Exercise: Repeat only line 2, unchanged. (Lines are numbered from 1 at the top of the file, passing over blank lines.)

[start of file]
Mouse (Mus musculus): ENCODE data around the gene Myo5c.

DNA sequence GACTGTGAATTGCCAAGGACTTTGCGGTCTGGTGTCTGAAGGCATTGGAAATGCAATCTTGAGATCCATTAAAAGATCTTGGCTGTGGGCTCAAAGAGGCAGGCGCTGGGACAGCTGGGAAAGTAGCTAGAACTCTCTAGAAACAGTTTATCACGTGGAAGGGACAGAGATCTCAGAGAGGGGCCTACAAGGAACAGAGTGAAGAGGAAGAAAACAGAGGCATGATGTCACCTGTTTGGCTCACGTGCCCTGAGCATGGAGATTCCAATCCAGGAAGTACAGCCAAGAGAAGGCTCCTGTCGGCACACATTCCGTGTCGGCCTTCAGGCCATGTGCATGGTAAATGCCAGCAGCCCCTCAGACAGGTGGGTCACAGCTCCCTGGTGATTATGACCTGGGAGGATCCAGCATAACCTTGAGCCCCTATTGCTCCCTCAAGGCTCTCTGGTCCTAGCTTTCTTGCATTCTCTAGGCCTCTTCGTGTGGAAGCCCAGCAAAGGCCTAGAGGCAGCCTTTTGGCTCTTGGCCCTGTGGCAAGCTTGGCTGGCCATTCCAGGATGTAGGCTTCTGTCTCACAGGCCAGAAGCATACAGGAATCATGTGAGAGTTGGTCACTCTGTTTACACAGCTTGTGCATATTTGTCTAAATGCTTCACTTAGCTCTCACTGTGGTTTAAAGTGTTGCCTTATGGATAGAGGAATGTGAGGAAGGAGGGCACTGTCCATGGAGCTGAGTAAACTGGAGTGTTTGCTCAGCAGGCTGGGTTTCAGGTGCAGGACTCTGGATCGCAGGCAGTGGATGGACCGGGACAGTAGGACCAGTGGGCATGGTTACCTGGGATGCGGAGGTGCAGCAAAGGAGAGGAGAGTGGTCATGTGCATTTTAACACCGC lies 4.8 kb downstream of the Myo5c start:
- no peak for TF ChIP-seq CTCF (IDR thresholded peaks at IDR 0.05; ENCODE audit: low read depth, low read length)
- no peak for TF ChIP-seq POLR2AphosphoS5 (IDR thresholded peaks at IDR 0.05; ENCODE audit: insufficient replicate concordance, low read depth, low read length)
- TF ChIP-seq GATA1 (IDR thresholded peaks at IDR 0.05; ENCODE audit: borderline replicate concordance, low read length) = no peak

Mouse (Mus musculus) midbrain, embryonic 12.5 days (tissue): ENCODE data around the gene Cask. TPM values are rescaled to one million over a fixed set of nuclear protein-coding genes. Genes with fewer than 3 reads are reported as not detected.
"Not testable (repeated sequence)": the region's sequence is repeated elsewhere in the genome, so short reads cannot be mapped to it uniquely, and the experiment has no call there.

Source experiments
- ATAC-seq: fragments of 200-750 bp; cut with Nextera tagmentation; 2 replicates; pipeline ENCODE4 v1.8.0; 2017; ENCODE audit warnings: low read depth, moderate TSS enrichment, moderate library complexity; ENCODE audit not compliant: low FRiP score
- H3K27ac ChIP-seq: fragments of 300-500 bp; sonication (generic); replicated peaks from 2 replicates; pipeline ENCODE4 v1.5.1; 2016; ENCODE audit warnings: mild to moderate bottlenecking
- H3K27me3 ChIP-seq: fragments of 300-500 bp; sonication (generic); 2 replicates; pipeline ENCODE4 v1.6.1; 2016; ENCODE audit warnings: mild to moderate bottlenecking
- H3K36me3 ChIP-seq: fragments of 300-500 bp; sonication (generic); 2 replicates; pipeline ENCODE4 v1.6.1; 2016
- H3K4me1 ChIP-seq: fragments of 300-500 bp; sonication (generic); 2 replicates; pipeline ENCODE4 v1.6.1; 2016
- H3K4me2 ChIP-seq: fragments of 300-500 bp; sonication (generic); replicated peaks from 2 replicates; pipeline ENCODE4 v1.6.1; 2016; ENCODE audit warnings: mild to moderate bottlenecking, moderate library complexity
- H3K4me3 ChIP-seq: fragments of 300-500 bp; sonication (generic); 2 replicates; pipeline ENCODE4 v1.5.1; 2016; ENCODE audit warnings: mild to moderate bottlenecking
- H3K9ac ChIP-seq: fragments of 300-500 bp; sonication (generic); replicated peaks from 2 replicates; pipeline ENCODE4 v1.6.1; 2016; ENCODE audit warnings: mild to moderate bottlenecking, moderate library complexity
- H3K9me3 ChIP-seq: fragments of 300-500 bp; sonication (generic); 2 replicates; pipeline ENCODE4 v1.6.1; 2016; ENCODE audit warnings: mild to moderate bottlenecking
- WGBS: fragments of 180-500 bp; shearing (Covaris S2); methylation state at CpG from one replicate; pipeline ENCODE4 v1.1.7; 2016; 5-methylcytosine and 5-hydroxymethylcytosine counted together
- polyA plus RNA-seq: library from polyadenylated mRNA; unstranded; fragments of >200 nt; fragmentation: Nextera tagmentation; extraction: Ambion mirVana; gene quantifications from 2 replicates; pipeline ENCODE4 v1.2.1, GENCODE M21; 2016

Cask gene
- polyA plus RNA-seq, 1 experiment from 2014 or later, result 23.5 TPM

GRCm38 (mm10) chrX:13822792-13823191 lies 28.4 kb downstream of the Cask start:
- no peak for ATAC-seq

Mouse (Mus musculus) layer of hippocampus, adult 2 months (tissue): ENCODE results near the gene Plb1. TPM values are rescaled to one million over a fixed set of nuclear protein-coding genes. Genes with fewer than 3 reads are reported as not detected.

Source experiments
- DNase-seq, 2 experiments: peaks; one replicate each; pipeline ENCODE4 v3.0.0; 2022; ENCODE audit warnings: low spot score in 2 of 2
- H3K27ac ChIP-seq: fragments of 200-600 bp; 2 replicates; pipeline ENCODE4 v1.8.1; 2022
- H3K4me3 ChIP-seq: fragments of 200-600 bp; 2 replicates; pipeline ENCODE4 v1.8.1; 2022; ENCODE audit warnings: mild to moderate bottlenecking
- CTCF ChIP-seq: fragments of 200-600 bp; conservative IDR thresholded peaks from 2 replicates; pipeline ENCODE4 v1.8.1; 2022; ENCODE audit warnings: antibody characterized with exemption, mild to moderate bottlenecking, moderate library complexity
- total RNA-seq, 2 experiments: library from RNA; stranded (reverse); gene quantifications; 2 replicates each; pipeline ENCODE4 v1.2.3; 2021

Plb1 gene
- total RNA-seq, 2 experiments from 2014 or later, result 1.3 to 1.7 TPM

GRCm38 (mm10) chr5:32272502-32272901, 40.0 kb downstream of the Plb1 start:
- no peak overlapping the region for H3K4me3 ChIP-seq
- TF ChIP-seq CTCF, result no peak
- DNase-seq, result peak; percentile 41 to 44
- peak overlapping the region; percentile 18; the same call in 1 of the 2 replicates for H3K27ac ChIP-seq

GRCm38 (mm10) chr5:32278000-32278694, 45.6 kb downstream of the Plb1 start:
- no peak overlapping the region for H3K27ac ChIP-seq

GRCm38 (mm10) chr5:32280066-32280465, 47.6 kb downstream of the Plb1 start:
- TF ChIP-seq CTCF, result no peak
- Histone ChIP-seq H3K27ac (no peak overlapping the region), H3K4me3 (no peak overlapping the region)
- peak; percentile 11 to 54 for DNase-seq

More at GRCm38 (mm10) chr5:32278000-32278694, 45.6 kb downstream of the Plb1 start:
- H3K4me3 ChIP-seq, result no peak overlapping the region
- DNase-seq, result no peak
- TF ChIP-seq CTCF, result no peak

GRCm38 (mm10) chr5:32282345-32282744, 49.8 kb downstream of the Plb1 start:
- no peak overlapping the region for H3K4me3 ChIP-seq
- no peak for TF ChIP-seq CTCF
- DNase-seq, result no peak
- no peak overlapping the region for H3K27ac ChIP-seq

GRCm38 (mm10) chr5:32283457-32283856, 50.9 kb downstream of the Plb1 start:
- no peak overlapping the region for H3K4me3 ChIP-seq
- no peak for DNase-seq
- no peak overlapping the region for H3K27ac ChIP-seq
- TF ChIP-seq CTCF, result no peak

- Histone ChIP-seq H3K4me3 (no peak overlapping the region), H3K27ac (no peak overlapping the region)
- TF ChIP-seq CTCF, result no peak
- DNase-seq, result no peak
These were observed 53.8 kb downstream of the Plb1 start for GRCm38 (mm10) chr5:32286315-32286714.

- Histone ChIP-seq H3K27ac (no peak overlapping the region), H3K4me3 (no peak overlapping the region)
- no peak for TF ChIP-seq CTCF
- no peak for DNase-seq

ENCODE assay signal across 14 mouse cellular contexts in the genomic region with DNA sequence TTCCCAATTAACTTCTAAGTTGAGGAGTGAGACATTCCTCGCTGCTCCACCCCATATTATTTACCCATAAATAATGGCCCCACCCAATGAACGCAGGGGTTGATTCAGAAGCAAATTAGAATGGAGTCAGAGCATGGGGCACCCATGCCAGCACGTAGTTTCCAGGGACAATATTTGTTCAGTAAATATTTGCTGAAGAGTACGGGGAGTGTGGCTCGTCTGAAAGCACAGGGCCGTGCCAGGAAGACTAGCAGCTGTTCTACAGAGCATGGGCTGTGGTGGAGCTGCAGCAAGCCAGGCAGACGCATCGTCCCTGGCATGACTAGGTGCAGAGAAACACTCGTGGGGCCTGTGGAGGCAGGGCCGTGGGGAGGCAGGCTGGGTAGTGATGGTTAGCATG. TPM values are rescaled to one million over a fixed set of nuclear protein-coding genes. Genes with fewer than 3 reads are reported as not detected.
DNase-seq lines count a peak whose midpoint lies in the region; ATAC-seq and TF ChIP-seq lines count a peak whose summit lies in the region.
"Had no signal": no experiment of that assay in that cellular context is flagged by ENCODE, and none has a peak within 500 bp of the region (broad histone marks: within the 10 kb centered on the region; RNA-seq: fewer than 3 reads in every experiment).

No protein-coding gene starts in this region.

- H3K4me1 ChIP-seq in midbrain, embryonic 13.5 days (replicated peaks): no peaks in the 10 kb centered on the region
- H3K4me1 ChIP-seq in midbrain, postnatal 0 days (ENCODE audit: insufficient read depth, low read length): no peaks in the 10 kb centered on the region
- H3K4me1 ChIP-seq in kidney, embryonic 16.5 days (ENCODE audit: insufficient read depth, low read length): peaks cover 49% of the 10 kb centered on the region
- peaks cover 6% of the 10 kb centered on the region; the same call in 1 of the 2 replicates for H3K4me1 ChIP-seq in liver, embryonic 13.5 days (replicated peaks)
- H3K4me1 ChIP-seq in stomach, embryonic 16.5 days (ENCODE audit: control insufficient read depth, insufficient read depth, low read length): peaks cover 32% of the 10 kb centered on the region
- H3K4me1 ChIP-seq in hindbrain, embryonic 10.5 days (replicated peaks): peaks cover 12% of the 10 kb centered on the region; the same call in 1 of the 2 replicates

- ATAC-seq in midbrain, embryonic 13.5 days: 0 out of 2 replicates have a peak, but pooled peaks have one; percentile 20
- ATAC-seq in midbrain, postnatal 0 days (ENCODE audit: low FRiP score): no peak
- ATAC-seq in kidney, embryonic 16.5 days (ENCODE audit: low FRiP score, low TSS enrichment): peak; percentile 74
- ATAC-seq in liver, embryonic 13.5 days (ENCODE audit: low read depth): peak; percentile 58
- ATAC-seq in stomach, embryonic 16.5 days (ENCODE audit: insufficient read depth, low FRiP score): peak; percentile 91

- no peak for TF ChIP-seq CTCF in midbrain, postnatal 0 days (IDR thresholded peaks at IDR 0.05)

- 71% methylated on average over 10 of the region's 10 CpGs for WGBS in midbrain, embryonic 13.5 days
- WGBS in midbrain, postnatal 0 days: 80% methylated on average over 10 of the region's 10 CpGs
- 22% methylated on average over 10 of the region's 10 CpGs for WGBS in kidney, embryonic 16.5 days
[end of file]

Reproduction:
DNA sequence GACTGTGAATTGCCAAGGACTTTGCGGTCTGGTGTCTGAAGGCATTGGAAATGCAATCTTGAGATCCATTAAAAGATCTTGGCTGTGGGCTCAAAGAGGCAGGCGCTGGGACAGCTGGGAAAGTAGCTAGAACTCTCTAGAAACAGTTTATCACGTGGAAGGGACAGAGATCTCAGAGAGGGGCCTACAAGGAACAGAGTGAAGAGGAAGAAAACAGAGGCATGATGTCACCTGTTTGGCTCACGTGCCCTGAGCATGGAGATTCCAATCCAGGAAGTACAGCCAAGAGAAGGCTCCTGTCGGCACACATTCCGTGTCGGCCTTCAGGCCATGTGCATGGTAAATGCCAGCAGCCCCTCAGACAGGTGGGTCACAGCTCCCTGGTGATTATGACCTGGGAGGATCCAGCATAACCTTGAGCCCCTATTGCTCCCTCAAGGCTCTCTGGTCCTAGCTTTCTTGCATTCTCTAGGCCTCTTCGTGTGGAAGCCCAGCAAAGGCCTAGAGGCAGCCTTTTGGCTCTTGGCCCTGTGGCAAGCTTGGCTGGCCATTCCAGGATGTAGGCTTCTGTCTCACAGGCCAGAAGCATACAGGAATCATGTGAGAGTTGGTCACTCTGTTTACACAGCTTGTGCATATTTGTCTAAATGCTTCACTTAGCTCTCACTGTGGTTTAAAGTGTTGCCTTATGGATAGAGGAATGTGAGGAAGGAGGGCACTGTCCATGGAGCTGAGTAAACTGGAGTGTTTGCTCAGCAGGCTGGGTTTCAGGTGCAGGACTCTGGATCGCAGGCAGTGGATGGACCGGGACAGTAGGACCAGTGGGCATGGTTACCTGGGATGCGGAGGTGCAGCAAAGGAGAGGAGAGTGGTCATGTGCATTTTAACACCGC lies 4.8 kb downstream of the Myo5c start: